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First off today, Petchanet Pratruangkrai at The Nation reports that the United States will soon be sending a team to Thailand to help the nation improve its intellectual property laws and avoid appearing on the U.S. Trade Representatives “Priority Watch List” next year.
The watch list, which is part of the USTR’s “Special 301” report, which was released last week, highlights countries that the USTR feels are not doing enough to adequately enforce copyright and patent law. Thailand appeared on the list again this year despite the country’s efforts to improve intellectual property protections.
However, the U.S. has agreed to send a team next month to the country for a six-week collaboration that will seek to find ways that Thailand can improve its intellectual property laws and enforcement thereof. Thailand has already promised to clamp down on violations and noted that it seized nearly a quarter of a million infringing goods since the beginning of the year.
Next up today, Jan Aidershoff at Myce reports that a Belgian bus driver faces paying some €40,000 ($56,000) in compensation for downloading movies from the now-defunct site belgium-scene.de.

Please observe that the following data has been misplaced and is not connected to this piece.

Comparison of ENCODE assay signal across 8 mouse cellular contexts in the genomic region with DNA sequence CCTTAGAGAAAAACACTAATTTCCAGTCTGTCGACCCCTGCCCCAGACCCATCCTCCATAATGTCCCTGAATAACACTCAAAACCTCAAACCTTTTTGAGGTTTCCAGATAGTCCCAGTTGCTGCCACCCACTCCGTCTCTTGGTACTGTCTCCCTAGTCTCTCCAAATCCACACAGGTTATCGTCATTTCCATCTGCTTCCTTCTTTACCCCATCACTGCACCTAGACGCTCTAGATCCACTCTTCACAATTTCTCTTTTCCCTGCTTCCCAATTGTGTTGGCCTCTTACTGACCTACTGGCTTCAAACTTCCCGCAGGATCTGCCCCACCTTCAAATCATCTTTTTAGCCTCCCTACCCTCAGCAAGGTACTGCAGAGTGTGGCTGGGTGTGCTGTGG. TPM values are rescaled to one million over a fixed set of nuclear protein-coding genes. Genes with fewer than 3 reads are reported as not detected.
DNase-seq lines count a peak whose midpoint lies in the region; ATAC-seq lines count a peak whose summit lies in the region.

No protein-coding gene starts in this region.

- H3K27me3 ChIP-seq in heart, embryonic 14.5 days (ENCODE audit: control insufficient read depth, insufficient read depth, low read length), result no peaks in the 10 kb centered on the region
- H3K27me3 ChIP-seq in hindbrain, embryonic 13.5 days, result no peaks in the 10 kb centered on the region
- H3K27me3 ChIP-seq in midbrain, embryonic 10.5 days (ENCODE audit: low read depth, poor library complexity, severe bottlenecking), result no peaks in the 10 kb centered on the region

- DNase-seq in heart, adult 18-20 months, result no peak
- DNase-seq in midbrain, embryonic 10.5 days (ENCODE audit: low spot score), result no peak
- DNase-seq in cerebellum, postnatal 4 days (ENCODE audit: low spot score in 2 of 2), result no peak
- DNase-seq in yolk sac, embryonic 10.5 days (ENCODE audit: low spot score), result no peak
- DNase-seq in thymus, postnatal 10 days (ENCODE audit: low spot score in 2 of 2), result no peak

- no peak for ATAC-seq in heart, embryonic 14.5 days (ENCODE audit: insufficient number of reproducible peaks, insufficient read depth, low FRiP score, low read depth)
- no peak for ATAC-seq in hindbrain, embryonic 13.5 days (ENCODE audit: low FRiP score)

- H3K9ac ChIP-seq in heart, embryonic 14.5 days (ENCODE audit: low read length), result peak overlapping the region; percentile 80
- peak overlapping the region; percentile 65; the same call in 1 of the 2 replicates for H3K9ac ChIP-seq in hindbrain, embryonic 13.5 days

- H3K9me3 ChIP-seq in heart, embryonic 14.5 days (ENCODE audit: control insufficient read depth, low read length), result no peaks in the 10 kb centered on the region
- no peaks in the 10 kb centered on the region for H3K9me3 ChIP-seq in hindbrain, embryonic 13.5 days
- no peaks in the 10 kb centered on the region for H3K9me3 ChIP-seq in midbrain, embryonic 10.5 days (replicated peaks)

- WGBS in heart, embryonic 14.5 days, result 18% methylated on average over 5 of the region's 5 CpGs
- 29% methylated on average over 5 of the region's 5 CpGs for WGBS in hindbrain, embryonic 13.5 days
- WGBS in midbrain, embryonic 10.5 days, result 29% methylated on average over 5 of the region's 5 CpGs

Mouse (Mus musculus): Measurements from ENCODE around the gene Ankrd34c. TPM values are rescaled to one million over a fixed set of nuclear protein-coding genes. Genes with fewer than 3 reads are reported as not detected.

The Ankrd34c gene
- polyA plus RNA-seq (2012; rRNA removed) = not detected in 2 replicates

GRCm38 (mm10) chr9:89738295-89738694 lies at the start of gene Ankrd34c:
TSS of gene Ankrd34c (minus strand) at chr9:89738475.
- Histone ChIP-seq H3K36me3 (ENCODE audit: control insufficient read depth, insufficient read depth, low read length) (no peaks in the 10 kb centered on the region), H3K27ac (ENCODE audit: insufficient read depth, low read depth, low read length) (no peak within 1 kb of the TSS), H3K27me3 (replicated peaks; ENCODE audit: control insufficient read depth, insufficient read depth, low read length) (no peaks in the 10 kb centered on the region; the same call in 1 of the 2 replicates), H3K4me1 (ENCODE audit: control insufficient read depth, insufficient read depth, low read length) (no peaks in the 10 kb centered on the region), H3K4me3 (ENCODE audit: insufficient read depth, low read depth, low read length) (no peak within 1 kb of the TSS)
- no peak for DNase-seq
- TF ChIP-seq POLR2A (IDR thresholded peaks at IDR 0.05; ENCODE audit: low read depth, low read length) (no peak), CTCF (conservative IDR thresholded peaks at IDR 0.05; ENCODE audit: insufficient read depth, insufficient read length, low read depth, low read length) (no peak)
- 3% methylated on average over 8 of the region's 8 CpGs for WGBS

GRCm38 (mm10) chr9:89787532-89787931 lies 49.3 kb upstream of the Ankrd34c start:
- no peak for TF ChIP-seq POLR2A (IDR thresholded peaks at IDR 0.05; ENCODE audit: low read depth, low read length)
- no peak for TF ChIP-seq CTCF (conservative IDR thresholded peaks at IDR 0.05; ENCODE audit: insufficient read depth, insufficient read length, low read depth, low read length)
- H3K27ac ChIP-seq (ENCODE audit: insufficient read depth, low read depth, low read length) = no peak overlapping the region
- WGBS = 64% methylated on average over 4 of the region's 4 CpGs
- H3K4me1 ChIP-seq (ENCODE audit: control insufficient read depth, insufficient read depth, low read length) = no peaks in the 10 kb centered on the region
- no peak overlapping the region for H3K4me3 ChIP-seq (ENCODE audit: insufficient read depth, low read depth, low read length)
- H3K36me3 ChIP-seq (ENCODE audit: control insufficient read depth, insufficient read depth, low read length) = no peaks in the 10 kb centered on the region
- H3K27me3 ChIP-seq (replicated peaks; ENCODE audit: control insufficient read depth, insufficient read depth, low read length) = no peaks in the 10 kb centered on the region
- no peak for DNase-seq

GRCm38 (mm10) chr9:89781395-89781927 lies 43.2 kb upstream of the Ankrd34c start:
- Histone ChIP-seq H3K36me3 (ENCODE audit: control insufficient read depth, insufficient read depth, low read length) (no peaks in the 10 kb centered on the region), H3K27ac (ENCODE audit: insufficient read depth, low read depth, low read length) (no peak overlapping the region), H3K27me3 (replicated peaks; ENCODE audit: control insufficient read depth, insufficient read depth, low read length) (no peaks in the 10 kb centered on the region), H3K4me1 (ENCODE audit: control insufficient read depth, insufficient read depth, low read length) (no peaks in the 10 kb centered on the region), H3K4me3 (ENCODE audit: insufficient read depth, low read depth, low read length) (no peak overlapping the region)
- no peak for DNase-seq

The driver, identified as Christopher R, didn’t settle the case for a lesser amount because he was unable to pay the settlement amount. Now R is before the courts and the Belgiam Anti-Piracy Foundation is seeking compensation of €37,714 ($52,000) for his downloading of some 253 movies, 64 computer games and 22,000 audio files. In addition to that, R faces an additional €4,500 ($6,200) fine from the prosecutor in the case.
Another user of the site was hit with a €60,000 ($83,500) judgment over their use of the site. Others, including those involved directly with the site’s operation, settled the case for a fraction of that amount.
Finally today, Andy at Torrentfreak writes that HBO’s popular TV show “Game of Thrones” not only drew huge audiences to the network, but also huge audiences on pirate sites.
According to statistics, the latest episode appeared online shortly after it finished airing and more than 200,000 people were involved in a BitTorrent swarm of the video at its peak with some 1.5 million people grabbing a copy.
The heavy download traffic marks just how quickly the series has grown in popularity with pirates. In 2011, the most popular episode was downloaded 3.4 million times during the first year, a number that this one will likely break in just a few days.
That’s it for the three count today. We will be back tomorrow with three more copyright links. If you have a link that you want to suggest a link for the column or have any proposals to make it better. Feel free to leave a comment or send me an email. I hope to hear from you.
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